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Home   About   Member Services   Conferences   Public Policy April 1, 2010
Insurance industry relents on kids' coverage gap
CBS4-Denver    Share   Share on FacebookTwitterShare on LinkedinE-mail article
The insurance industry says it won't fight President Obama over fixing a coverage gap for kids in the new health care law. In a letter to Health and Human Services Secretary Kathleen Sebelius, the industry's top lobbyist says insurers will accept new regulations to dispel uncertainty over a much publicized guarantee that children with pre-existing medical problems can get coverage starting this year. More


Stand up for children's hospitals
NACHRI    Share    Share on FacebookTwitterShare on LinkedinE-mail article
Register today to participate in the sixth annual N.A.C.H. Family Advocacy Day on June 15-16. Family Advocacy Day brings patients and families from children's hospitals across the country to Washington, DC, to advocate on behalf of their children's hospitals. More

Do you C.A.R.E.?
NACHRI    Share    Share on FacebookTwitterShare on
LinkedinE-mail article
The NACHRI MIS Council and Analytics program support staff are excited to announce the new NACHRI Champion of Analytics and Research Excellence (C.A.R.E.) Award. The award was created to recognize exceptional use of NACHRI Analytics programs to improve the efficiency, safety, timeliness and effectiveness of care in our member hospitals. All Analytics program participants are invited to apply. The application deadline is Saturday, May 22. More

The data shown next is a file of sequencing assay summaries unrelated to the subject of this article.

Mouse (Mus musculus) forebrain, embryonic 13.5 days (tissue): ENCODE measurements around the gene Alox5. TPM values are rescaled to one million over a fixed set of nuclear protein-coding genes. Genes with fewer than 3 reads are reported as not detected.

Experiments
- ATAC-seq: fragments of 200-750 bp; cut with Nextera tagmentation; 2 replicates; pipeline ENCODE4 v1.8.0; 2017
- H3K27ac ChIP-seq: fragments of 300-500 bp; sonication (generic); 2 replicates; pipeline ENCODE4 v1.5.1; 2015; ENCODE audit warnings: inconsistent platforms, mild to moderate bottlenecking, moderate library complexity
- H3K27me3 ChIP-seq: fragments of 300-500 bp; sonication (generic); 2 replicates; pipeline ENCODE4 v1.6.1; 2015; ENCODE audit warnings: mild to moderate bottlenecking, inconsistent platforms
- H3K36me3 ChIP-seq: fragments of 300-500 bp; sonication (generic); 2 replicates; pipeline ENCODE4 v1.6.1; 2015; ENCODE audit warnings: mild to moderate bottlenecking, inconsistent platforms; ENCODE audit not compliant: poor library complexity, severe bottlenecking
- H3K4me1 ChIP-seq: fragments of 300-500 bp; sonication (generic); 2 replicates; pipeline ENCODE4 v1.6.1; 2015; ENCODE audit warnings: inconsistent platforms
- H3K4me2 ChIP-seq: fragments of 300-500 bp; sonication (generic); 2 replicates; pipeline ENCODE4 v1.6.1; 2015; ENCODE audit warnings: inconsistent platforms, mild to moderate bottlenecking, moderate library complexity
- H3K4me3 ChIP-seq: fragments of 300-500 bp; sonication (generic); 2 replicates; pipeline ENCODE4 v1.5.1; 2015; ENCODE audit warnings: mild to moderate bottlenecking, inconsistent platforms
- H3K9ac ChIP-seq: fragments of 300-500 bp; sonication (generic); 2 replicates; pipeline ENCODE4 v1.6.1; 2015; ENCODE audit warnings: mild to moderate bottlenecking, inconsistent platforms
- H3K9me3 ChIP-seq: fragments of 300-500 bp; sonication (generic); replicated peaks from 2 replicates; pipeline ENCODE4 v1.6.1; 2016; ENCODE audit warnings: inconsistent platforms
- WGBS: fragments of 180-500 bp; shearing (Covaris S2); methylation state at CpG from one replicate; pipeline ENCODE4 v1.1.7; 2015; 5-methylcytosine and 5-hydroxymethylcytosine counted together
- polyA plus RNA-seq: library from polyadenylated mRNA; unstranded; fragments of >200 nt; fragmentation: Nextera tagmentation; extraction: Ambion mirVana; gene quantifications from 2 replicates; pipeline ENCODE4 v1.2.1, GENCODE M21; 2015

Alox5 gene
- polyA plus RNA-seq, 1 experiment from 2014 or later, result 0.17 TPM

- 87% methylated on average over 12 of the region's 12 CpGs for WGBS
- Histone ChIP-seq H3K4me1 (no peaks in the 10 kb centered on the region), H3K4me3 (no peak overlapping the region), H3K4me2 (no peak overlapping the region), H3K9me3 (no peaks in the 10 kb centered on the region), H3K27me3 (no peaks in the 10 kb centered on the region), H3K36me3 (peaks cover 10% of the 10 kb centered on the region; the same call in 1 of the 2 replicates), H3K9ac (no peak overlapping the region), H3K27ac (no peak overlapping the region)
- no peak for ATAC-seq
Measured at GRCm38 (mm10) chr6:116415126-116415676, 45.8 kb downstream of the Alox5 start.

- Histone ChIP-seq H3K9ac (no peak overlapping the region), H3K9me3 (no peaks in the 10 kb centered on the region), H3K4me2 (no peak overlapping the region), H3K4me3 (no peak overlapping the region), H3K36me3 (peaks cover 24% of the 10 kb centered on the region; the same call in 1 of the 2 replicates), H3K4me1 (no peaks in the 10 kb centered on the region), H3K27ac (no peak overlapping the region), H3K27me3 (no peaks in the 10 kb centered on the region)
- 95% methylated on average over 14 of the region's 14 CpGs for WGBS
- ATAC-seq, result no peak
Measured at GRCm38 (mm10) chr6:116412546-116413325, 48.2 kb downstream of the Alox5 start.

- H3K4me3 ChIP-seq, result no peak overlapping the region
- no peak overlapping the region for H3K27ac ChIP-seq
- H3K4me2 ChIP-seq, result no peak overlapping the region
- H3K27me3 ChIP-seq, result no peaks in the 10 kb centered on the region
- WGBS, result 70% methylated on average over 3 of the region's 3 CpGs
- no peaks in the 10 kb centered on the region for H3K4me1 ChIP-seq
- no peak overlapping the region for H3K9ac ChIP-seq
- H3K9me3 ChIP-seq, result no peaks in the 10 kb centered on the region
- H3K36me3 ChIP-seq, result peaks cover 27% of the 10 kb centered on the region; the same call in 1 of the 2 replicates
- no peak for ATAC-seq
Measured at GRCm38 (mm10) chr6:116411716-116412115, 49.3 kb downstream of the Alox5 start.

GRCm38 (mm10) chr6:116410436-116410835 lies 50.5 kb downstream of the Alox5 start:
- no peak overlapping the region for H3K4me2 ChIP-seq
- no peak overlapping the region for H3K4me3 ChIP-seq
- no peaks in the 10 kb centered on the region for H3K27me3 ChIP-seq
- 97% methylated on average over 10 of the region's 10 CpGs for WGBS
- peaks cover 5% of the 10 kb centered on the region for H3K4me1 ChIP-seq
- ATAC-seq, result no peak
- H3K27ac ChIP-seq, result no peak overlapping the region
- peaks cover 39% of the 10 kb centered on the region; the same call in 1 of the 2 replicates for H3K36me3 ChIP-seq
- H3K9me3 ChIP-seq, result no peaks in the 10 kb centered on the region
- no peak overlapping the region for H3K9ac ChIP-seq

Make the Connection with CarePages
CarePages is the #1 hospital-branded private website connecting patients with loved ones. Plus, CarePages protects your facility with strict policies that reinforce security. Contact  Missey Moe-Cook to learn how CarePages can enhance the patient experience. MORE


St. Jude licensing bill wins approval
The Commercial Appeal    Share    Share on FacebookTwitterShare on LinkedinE-mail article
St. Jude Children's Research Hospital won state legislative approval to bring foreign-trained physicians onto its Memphis staff without the one- to three-year U.S. medical residencies required for a Tennessee medical license. The doctors must meet all other requirements for a Tennessee license, including passing the licensing examinations of the state's Board of Medical Examiners. A bill sought by the hospital creates a new "St. Jude Children's Research Hospital Global Collaboration License," and authorizes the Board of Medical Examiners to issue it to physicians who meet all qualifications for licensure other than a U.S. residency program approved by the American Medical Association. More

Kids with food allergies need two EpiPens
The Boston Globe    Share    Share on FacebookTwitterShare on LinkedinE-mail article
Many children with food allergies carry EpiPens, which are self-injectible doses of epinephrine that can halt a severe allergic reaction called anaphylaxis. A study of emergency room treatment of children with these life-threatening reactions supports recommendations that children carry two EpiPens, not just one. Dr. Susan Rudders of Children's Hospital Boston led a review of more than 1,200 medical charts over six years from the emergency departments at Children's and Massachusetts General Hospital. A little over half of the children who were seen for allergic reactions to food were suffering from anaphylaxis, which can include low blood pressure, difficulty breathing and gastrointestinal problems. More